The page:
So, we have "senior officials" in Cheney's office deleting emails and others hiding more from Gonzales. The emails are characterized as very damning and "to implicate Cheney in a months-long effort to discredit Wilson - a fact that Cheney did not disclose when he was interviewed by federal investigators in early 2004." And then Cheney and aides didn't mention these emails when asked about it by the investigation?

Tell me this doesn't smell like a coverup littered with chargable crimes. These emails appear to be a key that may crack open this conspiracy. But it does make me wonder, much like the Nixon tapes, what was so bad that risking charges of perjury and obstruction makes rational sense.

Oh, and Hadley's still very much in play.
Hadley's role in the leak is also being closely looked at by Fitzgerald and his staff, sources said, adding that new evidence has surfaced showing that the National Security Adviser played an intimate role in the effort to discredit Wilson and that he may be one of the still unnamed administration officials who spoke to reporters about Plame Wilson's work for the CIA.

Great work, Jason.

Also, The NY Daily News has two interesting revelations specific to the Libby case.

Seven officials have testified that Libby raised the CIA spy with them before columnist Robert Novak outed her. In the filing, Fitzgerald also revealed that his investigators also confiscated computers.

So, Libby's claim that he learned of Plame's status from journalists is not only rebutted by the testimony of those same journalists, but also from seven other administration officials. I guess that's why the "too busy to remember" defense is being tried. Ten or twelve people testifying that you're lying back to back to back tends to be difficult to refute.

And no proof, but what do you want to bet that those confiscated computers might have led to the missing emails. No description as to whose computers they were, but I'll bet that was a quiet day around the White House, everybody secretly mumbling into the phone trying to find a defense lawyer.

Bottom line. The investigation is ongoing and there appears to have been possible crimes committed in an effort to coverup and thwart Fitzgerald's investigation.

Regarding Fitzgerald, methodical means slow.

Who is this 30%?

Whenever there's a Bush poll published, not matter what the issue, there seems to be a hard 30% floor on the numbers. No matter what the question is 30% seem to approve of what Bush is doing.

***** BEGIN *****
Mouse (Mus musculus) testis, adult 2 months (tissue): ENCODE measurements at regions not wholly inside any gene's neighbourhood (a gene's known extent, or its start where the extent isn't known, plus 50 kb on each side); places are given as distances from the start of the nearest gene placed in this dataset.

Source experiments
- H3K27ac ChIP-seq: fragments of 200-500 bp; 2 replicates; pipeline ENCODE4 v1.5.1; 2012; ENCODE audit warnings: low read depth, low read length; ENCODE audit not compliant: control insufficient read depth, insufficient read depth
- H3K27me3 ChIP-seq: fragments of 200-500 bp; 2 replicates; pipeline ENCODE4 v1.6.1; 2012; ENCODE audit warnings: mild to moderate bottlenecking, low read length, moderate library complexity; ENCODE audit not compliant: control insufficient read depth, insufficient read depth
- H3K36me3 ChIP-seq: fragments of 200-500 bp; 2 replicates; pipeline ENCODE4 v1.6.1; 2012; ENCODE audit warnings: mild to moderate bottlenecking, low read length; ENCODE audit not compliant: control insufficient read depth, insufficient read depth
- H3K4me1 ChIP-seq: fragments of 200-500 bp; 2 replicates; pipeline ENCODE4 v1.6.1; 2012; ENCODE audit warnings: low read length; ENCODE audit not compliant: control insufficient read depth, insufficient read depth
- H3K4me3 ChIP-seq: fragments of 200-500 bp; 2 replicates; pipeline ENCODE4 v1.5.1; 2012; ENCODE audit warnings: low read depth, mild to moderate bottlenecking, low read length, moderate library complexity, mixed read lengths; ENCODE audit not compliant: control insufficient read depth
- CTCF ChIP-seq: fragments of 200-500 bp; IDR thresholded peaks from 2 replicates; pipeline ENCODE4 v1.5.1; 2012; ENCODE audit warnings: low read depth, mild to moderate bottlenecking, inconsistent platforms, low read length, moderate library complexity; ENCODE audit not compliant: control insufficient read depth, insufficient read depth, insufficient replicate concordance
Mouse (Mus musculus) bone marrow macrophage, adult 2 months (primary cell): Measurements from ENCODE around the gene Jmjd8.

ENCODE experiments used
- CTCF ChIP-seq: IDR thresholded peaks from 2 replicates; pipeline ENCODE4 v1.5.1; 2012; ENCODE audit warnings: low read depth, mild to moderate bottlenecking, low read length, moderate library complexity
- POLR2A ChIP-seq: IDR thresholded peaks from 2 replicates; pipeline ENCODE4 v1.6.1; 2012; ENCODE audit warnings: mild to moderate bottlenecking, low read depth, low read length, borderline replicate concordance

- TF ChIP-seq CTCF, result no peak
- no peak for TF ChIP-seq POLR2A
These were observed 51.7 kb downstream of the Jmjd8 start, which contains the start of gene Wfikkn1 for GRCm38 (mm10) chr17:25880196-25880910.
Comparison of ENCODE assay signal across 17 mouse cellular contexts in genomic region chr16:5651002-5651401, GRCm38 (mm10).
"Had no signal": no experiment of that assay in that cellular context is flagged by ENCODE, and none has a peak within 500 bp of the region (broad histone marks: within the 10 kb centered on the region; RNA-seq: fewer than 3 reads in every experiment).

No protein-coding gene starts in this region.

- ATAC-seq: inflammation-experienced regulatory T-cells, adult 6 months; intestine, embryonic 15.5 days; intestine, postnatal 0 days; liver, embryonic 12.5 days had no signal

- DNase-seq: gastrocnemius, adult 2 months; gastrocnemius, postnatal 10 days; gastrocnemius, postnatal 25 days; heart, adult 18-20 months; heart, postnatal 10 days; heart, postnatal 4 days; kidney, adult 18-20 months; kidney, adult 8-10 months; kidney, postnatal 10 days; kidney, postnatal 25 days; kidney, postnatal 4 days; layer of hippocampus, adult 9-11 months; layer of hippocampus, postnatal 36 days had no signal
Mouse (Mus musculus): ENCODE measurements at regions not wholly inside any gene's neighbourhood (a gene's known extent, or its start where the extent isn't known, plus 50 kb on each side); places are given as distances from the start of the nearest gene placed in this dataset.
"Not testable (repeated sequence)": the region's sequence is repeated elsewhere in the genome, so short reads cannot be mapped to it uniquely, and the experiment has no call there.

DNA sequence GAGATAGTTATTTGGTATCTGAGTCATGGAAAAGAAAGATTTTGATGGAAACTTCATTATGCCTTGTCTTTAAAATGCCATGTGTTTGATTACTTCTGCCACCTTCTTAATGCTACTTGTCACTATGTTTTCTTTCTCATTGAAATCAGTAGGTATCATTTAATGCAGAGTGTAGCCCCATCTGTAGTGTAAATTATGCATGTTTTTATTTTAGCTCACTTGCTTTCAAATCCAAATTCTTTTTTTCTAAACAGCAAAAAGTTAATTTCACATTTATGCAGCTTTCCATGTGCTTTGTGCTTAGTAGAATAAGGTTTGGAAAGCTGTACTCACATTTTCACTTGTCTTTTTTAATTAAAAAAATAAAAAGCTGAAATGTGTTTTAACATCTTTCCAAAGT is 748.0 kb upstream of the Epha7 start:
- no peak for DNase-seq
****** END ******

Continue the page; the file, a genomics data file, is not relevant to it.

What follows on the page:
After reading the latest polls on Iraq (30% approve Bush's policy in Iraq,) I got to wondering about this third of the polling base. I mean, how deep in the cult do you have to be to think that Iraq is going well?

But I think I've come to something here. It's not that they're crazy, it's that they're ignorant, perhaps willfully, of the facts. In example, I offer this late Feb 2006 Angus Reid poll which shows 30% of Americans still believe that Saddam Hussein was "personally involved" in the 9/11 attacks.

There's that 30% again. They believe George Bush no matter what he says. I don't know if that 30% will ever come to Jesus and realize that Bush has been lying to them.

You know, my own mother dropped the Saddam Hussein was behind 9/11 line around Christmas, and that's despite listening to me and my father talk(argue) politics for literally a hundred hours since Bush came into office.

It's hard to write off your own mother, but apparently she's one of that 30%. If, or when, my mother shifts, the Bush presidency is over.

Picture of the Day - Props

Al Gonzales admits to more NSA spying programs?

I don't know quite what to make of this,

Attorney General Alberto R. Gonzales appeared to suggest yesterday that the Bush administration's warrantless domestic surveillance operations may extend beyond the outlines that the president acknowledged in mid-December.

In a letter yesterday to senators in which he asked to clarify his Feb. 6 testimony to the Senate Judiciary Committee, Gonzales also seemed to imply that the administration's original legal justification for the program was not as clear-cut as he indicated three weeks ago.

At that appearance, Gonzales confined his comments to the National Security Agency's warrantless wiretapping program, saying that President Bush had authorized it "and that is all that he has authorized."

But in yesterday's letter, Gonzales, citing that quote, wrote: "I did not and could not address . . . any other classified intelligence activities." Using the administration's term for the recently disclosed operation, he continued, "I was confining my remarks to the Terrorist Surveillance Program as described by the President, the legality of which was the subject" of the Feb. 6 hearing.

Iraq like early Bosnia

This is how it began in Bosnia. This is the early stage of ethnic cleansing.